Sectional title corner – Can one owner cast three votes at the AGM?
Hi, please advise on the following sectional title-related questions:
- When using a proxy for a special general meeting (SGM) or annual general meeting (AGM) does the proxy need to be submitted to the body corporate/managing agent beforehand or can the proxy be submitted at the start of the SGM/AGM?
- With the new law one can only hold two proxies; does that include your own vote (assuming you own a unit). Therefore, in essence, can one individual vote for their own unit and then over and above that have TWO additional proxies?
Hi, the first question is not specifically regulated by legislation and the answer would then lie either in the body corporate management rules or, although less likely, in the conduct rules. In the absence of a rule requiring that a proxy be submitted a certain amount of time prior to a meeting of the body corporate, I am of the view that it is incumbent upon the individual acting as proxy to produce the proxy at any time prior to voting.
It can hardly be insisted upon that a proxy had to have been submitted a certain number of hours or days prior to a meeting when no such requirement exists in the rules, as its implementation would then be completely arbitrary and could be changed at random, say by requiring 48 hours’ written notice for one meeting, but then 72 hours’ written notice for the next.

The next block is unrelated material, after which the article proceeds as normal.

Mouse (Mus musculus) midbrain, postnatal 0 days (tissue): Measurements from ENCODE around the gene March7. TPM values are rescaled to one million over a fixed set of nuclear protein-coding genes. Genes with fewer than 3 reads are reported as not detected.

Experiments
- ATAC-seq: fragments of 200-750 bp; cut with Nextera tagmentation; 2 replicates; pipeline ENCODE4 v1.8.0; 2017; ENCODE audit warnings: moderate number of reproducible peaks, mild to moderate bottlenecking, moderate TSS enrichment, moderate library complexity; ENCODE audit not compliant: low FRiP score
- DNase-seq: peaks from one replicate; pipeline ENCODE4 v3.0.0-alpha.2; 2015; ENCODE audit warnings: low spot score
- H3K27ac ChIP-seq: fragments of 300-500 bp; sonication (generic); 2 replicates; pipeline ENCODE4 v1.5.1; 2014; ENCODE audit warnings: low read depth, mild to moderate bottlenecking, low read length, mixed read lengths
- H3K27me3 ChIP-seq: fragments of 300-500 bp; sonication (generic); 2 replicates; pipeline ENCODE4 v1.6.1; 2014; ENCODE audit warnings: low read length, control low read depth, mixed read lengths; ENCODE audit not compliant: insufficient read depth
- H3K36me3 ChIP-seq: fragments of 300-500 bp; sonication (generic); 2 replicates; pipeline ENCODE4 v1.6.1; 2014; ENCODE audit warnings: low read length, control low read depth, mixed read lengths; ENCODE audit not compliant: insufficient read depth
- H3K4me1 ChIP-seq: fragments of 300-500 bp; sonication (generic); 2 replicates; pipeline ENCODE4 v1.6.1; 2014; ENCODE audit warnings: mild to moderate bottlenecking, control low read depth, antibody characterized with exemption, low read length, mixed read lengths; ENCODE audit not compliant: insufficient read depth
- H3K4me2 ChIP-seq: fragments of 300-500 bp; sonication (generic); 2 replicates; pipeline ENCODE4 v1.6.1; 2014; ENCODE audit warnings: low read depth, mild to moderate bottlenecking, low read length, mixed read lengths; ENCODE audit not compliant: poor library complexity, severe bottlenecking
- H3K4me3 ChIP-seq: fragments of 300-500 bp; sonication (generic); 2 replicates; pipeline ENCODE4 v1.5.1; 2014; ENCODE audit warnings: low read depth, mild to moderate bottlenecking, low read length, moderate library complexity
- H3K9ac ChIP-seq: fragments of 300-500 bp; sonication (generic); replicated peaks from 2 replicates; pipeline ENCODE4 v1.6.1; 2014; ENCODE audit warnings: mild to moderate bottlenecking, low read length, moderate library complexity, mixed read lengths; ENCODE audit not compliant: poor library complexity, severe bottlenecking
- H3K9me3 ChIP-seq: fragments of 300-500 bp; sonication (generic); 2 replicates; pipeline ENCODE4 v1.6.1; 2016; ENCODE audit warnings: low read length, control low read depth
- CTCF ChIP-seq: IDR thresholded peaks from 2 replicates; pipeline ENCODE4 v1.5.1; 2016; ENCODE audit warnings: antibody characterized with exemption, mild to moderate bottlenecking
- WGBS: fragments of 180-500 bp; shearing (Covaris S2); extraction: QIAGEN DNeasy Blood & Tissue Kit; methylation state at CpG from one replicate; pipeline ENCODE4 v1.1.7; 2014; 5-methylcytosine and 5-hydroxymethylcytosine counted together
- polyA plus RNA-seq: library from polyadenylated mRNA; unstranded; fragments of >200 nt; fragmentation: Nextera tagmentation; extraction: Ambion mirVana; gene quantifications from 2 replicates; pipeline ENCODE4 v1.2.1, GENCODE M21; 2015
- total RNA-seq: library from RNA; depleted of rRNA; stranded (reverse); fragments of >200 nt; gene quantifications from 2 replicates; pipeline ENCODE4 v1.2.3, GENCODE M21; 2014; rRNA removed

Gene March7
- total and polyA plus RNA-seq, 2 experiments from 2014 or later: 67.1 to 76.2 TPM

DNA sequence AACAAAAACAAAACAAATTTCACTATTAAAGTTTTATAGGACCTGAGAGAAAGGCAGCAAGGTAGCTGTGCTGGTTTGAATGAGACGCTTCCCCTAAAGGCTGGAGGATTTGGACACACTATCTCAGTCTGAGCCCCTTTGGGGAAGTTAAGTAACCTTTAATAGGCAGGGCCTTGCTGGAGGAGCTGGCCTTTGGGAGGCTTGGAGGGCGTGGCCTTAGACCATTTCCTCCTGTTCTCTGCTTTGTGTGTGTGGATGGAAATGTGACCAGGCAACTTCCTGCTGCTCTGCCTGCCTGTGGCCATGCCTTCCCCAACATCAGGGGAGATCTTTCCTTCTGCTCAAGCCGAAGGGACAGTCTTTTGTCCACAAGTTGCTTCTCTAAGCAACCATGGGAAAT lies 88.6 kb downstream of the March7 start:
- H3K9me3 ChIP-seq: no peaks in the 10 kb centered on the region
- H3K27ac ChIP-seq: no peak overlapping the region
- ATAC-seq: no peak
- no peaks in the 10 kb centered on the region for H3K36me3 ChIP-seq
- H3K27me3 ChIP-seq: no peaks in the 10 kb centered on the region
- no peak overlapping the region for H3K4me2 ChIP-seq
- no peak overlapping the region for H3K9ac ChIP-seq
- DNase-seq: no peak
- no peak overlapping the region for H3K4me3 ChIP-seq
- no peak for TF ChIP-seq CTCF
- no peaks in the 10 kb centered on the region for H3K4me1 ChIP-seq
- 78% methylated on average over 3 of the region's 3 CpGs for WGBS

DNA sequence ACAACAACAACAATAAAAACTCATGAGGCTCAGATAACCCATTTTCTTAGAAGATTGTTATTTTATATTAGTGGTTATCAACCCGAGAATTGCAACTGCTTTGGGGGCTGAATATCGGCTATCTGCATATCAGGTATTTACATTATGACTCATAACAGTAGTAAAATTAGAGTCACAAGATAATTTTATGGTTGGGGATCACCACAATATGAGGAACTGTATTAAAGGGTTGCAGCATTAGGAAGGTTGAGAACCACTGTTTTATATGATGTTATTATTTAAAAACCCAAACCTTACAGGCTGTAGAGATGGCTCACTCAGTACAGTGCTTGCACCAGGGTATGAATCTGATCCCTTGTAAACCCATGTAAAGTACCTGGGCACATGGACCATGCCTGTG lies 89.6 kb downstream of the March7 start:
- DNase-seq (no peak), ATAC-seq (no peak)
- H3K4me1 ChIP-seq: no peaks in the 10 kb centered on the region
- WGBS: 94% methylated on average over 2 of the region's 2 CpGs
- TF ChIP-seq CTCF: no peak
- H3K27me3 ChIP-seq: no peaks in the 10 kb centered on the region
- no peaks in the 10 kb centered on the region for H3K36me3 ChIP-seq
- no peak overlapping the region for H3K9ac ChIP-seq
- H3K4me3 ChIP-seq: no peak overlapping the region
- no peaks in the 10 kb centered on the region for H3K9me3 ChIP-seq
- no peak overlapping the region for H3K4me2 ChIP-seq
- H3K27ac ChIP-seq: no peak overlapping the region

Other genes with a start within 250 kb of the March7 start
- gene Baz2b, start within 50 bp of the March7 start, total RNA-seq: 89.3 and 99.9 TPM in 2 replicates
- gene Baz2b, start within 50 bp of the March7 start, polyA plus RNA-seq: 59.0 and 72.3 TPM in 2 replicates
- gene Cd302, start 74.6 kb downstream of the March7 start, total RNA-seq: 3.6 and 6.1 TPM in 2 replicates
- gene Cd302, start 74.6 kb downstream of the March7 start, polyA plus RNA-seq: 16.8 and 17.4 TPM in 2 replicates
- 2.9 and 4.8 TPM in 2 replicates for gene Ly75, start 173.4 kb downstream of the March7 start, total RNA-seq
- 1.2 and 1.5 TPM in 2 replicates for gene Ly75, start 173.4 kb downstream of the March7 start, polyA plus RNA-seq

While nothing prohibits the individual acting as a proxy from submitting the proxy as soon as is reasonably possible after becoming aware that he/she is to act as a proxy, failure to do so cannot constitute grounds for disallowing the proxy to exercise his/her vote unless it was expressly required that proxies be submitted a certain amount of time before a meeting;
With regards to the second query, Section 6(5) of the Sectional Titles Schemes Management Act, 8 of 2011, allows a member to be represented in person or by proxy at a meeting of a body corporate, provided that a person may not act as a proxy for more than two members.
Since the Act is silent with regards to what happens when a person acts both in his personal capacity and as a proxy, the answer to your query becomes a matter of interpretation.
I am of the view that attending and voting at a meeting in your personal capacity is distinct from attending in your capacity as a proxy. The Act does not say that a single person may not cast more than two votes, it simply says that a single person may not cast votes on behalf of more than two people in that person’s capacity as a proxy.
In the circumstances, I am of the view that a person would be entitled, in addition to acting in that person’s personal capacity, also to act as a proxy for two additional body corporate members in that person’s capacity as a proxy.
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Marlon Shevelew is the director of Marlon Shevelew and Associates Inc. a law firm specialising in rental property, contractual, consumer and company law.